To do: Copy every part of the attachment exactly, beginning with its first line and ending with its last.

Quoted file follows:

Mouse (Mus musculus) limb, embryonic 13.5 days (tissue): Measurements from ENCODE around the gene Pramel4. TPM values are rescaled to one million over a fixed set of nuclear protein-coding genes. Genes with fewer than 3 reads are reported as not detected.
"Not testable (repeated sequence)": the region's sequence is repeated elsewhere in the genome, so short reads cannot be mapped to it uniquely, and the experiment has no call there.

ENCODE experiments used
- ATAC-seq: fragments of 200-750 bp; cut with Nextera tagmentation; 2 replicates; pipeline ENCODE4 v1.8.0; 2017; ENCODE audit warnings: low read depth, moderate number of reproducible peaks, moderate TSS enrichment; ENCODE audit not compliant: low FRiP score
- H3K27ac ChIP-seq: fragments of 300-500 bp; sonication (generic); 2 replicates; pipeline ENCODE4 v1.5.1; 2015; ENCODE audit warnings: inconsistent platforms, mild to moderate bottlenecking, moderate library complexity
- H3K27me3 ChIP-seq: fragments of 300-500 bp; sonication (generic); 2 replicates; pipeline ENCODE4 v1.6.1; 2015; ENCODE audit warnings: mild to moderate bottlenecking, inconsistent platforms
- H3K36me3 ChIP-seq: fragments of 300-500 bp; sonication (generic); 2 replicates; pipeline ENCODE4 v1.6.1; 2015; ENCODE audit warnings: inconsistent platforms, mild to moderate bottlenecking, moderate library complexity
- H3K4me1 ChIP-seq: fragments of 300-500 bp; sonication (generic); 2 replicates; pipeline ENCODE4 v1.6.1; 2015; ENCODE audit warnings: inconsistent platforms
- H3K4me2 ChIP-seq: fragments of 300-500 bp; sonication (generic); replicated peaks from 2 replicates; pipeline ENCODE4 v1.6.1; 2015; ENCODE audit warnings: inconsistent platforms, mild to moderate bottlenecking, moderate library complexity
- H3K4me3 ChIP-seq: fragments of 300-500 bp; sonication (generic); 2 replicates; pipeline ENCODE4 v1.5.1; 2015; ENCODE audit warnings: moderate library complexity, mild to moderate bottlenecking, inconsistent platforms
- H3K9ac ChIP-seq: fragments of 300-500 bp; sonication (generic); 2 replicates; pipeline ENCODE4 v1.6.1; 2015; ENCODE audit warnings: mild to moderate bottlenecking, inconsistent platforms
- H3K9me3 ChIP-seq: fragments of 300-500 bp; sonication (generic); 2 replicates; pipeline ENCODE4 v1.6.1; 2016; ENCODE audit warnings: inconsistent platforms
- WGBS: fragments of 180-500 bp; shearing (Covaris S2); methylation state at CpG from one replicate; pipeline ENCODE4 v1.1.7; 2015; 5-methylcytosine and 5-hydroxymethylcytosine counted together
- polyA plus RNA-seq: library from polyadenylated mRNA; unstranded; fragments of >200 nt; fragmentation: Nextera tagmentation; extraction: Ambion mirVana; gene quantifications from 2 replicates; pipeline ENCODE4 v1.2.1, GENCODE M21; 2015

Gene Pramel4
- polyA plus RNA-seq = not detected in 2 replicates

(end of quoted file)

Mouse (Mus musculus) limb, embryonic 13.5 days (tissue): Measurements from ENCODE around the gene Pramel4. TPM values are rescaled to one million over a fixed set of nuclear protein-coding genes. Genes with fewer than 3 reads are reported as not detected.
"Not testable (repeated sequence)": the region's sequence is repeated elsewhere in the genome, so short reads cannot be mapped to it uniquely, and the experiment has no call there.

ENCODE experiments used
- ATAC-seq: fragments of 200-750 bp; cut with Nextera tagmentation; 2 replicates; pipeline ENCODE4 v1.8.0; 2017; ENCODE audit warnings: low read depth, moderate number of reproducible peaks, moderate TSS enrichment; ENCODE audit not compliant: low FRiP score
- H3K27ac ChIP-seq: fragments of 300-500 bp; sonication (generic); 2 replicates; pipeline ENCODE4 v1.5.1; 2015; ENCODE audit warnings: inconsistent platforms, mild to moderate bottlenecking, moderate library complexity
- H3K27me3 ChIP-seq: fragments of 300-500 bp; sonication (generic); 2 replicates; pipeline ENCODE4 v1.6.1; 2015; ENCODE audit warnings: mild to moderate bottlenecking, inconsistent platforms
- H3K36me3 ChIP-seq: fragments of 300-500 bp; sonication (generic); 2 replicates; pipeline ENCODE4 v1.6.1; 2015; ENCODE audit warnings: inconsistent platforms, mild to moderate bottlenecking, moderate library complexity
- H3K4me1 ChIP-seq: fragments of 300-500 bp; sonication (generic); 2 replicates; pipeline ENCODE4 v1.6.1; 2015; ENCODE audit warnings: inconsistent platforms
- H3K4me2 ChIP-seq: fragments of 300-500 bp; sonication (generic); replicated peaks from 2 replicates; pipeline ENCODE4 v1.6.1; 2015; ENCODE audit warnings: inconsistent platforms, mild to moderate bottlenecking, moderate library complexity
- H3K4me3 ChIP-seq: fragments of 300-500 bp; sonication (generic); 2 replicates; pipeline ENCODE4 v1.5.1; 2015; ENCODE audit warnings: moderate library complexity, mild to moderate bottlenecking, inconsistent platforms
- H3K9ac ChIP-seq: fragments of 300-500 bp; sonication (generic); 2 replicates; pipeline ENCODE4 v1.6.1; 2015; ENCODE audit warnings: mild to moderate bottlenecking, inconsistent platforms
- H3K9me3 ChIP-seq: fragments of 300-500 bp; sonication (generic); 2 replicates; pipeline ENCODE4 v1.6.1; 2016; ENCODE audit warnings: inconsistent platforms
- WGBS: fragments of 180-500 bp; shearing (Covaris S2); methylation state at CpG from one replicate; pipeline ENCODE4 v1.1.7; 2015; 5-methylcytosine and 5-hydroxymethylcytosine counted together
- polyA plus RNA-seq: library from polyadenylated mRNA; unstranded; fragments of >200 nt; fragmentation: Nextera tagmentation; extraction: Ambion mirVana; gene quantifications from 2 replicates; pipeline ENCODE4 v1.2.1, GENCODE M21; 2015

Gene Pramel4
- polyA plus RNA-seq = not detected in 2 replicates